• Hoang Express, Lams Supermarket @ 6740 W Indian School Road (At NW corner of N 67th Ave & W Indian School), [5]. offers service to Los Angeles, Long Beach, CA; and San Diego. They have other stops in Tempe & Chandler as well. Check their website as to where your bus is picking up at.  edit
  • Transportes Baldomero Corral, 3106 W Thomas Rd, +1 602 258-2445 or 258-2355, [6]. goes down Tucson and to several locations in Sonora and Sinaloa states in Mexico  edit
  • Transportes Nena's, 1422 N 35th Ave (N 35th Ave & W Willetta St in the Maryville neighborhood), +1 602 442-6802. runs shuttles between Phoenix and Puerto Penasco.  edit
  • TUFESA, 1614 N 27th Ave (NW corner of W McDowell Rd & N 27th Ave), 602-415-9900, [7]. Offers bus service to/from various points in Mexico, California & Arizona.  edit

Get around[edit]

Renting a car like a local
The new Car Rental Facility for the Phoenix Airport is just west of the airport itself. National polls have shown that Phoenix is the 4th highest city in terms of surcharges in the nation. Car rental companies are required to add 29% (that's twenty-nine percent!) to your bill to pay for this state of the art building. Take a cab or the light rail to a local office of a car rental company. Do not tell them you are flying in. That way you are a "local rental" and do not have to pay some of the surcharges that are automatic if you rent at the car rental building at the airport. The surcharges finance everything from the local jails to the new Cardinals Stadium. The cab will likely be $25, but the surcharges for a $499 weekly rental will take your bill upwards of $650 and more. That cab looks a little cheaper now, doesn't it?

Alternatively, if you're doing a tour of the Southwest, consider flying into Las Vegas and renting your car there — the taxes are much lower and doing a one-way drop off to Phoenix is generally not a problem. There are car rental companies like Enterprise, Hertz, Avis and car rental brokers like, where the car can be hired online.

Phoenix is a very car-centered city. With the notable exception of the Light Rail (useful if you are staying in the Tempe/downtown Phoenix corridor, with a stop at the airport) public transit is rubbish and unreliable but if you have no other recourse it is do-able. If you plan to stay or visit any of the cities on the periphery of the metro area, a rental car will likely be required. However, if you plan to stick to the Tempe-Downtown Phoenix area, the Light Rail is a viable option, with an all-day adult pass costing $4.00. Trains run every 12 minutes during peak periods and every 15 or 20 minutes during non-peak periods and weekends. The last train of the day starts its last trip of the day around 11:00PM on most days(finishing its run around 12:00) and 2:00AM on Fridays and Saturdays (finishing its run around 3:00AM). As DUI laws in Arizona are the strictest in the nation, its a good idea to take advantage of "the West's latest running train" when frequenting the bars and clubs in Downtown Phoenix or on Mill Avenue for some weekend fun. Taxis are typically fairly easy to find in proximity to major Light-Rail stops and in popular areas, and will run you from $10-15 for a fairly local trip to well over $100 for a ride to a distant suburb.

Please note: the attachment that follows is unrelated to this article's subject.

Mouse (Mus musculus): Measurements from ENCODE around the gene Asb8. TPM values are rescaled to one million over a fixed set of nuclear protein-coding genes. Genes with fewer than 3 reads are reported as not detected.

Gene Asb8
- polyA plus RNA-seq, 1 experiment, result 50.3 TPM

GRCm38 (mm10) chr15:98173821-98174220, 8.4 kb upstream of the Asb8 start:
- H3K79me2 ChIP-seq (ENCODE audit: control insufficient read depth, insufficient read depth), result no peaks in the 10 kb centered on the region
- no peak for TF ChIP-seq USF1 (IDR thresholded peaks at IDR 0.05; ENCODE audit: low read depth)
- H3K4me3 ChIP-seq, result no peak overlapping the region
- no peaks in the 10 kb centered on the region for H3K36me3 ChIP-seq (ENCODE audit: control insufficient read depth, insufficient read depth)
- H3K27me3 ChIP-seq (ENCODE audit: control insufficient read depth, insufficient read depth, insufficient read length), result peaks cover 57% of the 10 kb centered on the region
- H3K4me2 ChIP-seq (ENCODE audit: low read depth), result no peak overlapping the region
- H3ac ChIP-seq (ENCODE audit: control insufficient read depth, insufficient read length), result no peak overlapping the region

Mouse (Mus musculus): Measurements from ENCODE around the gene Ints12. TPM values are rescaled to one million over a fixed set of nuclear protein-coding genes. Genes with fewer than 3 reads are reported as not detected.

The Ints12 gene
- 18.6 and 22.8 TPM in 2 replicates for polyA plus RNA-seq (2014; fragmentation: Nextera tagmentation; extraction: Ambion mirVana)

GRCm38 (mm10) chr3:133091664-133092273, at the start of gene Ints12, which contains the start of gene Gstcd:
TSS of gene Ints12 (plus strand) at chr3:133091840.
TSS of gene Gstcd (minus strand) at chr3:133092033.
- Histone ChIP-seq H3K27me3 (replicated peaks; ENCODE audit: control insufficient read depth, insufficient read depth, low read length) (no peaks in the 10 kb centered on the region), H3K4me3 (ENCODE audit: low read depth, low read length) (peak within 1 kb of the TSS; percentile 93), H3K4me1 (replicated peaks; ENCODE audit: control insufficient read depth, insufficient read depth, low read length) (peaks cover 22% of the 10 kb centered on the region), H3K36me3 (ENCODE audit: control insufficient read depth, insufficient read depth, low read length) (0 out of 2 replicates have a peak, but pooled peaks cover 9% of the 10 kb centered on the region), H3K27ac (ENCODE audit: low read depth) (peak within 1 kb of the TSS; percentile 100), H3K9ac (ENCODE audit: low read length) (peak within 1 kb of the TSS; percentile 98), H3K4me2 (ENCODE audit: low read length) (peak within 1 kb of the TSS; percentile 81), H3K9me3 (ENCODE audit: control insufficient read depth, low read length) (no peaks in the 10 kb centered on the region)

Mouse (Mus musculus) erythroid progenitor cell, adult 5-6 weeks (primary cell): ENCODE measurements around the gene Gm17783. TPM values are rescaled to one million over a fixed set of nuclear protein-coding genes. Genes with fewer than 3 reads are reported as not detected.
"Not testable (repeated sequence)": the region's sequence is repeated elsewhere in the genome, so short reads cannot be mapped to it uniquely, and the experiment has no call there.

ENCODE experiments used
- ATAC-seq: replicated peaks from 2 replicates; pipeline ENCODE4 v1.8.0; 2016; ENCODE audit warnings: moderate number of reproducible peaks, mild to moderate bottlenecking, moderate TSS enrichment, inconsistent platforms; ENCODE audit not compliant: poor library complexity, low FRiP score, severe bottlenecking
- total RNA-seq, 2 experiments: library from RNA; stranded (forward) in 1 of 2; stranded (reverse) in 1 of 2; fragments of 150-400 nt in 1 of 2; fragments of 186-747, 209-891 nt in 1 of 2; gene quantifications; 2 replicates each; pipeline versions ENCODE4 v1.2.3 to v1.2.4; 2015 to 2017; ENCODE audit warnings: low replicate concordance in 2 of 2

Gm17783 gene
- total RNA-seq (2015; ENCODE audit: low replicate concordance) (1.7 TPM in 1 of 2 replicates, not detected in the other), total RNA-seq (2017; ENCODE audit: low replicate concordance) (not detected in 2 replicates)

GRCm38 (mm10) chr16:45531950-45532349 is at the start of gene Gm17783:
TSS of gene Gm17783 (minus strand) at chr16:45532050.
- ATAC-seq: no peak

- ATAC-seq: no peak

The Light Rail is always a much cheaper option than a cab for traveling to central Phoenix or Tempe from the Airport (cabs charge a flat $15 to make the trip). Take the new Skytrain (free)from your terminal to the Sky Harbor stop. Note that the terminal 3 stop is not yet open so you will have to take a shuttle buss. A single ride pass is $2.

As a tourist, the bus line you are most likely to find useful is the 72 which directly connects downtown Tempe and downtown Scottsdale. It runs frequently throughout the day and can be caught from the Tempe transit center (Tempe->Scottsdale) or anywhere on Scottsdale Road (Scottsdale->Tempe).

Surface roads are usually easy to navigate. The area's roads are designed around a grid system, where most roads are numbered based on their distance from the city center. Addresses also conform to the numbering of the roads around them. Nearly all streets run with the compass directions, and there's a major thoroughfare every mile in each direction. the road running east & west as Washington St divides the addresses & streets from "North" & "South" while the road going north & south as Central Ave divides the addresses & streets from "East" & "West". The numbered streets running north and south are "Avenues" (such as N 7th Ave) west of Central Ave and "Streets" (such as N 7th St) are east of Central Ave. This also applies to the extended metro area, though addresses in some of the other cities OUTSIDE the Phoenix city limits like Tempe, Avondale, Goodyear, Chandler, Gilbert and Mesa have their own grid system within their own city limits and not based on downtown Phoenix or each other.

There is an extensive network of freeways, most built since 1987. Note: Heavy construction on some segments and interchanges continues. Check construction schedules and closures in the local media.

Drinking and driving is very heavily enforced in Phoenix, especially in Scottsdale and Tempe. Harsh DUI laws & police traps ensure you will most likely be pulled over during peak bar hours 11PM-2:30AM. Mandatory jail time and extremely heavy fines make drinking and driving a very unwise decision in Maricopa County.